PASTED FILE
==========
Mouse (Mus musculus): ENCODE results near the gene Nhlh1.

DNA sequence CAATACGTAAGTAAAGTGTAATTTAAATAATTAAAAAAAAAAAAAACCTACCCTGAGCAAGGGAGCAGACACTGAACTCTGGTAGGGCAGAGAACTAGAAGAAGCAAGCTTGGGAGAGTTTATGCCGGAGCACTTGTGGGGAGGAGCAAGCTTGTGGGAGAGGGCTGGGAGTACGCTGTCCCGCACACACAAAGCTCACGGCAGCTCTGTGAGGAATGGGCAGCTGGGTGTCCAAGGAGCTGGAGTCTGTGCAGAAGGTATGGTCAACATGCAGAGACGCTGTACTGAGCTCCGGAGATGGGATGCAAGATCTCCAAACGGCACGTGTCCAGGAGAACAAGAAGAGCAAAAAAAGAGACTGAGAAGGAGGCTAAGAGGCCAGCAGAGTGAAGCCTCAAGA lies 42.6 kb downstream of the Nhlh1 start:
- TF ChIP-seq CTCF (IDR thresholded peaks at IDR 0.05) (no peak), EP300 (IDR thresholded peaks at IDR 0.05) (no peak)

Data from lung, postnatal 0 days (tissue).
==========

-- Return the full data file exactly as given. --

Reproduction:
Mouse (Mus musculus): ENCODE results near the gene Nhlh1.

DNA sequence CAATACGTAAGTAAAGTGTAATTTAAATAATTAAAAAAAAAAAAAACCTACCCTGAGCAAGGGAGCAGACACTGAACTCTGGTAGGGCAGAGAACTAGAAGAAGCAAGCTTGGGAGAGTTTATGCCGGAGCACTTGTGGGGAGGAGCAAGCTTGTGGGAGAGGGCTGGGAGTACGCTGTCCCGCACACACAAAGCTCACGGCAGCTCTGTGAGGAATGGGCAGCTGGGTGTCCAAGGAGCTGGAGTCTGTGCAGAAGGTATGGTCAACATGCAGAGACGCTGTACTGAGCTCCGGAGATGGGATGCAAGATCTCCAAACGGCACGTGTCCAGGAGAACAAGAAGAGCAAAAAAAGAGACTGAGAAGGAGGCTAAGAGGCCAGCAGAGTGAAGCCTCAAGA lies 42.6 kb downstream of the Nhlh1 start:
- TF ChIP-seq CTCF (IDR thresholded peaks at IDR 0.05) (no peak), EP300 (IDR thresholded peaks at IDR 0.05) (no peak)

Data from lung, postnatal 0 days (tissue).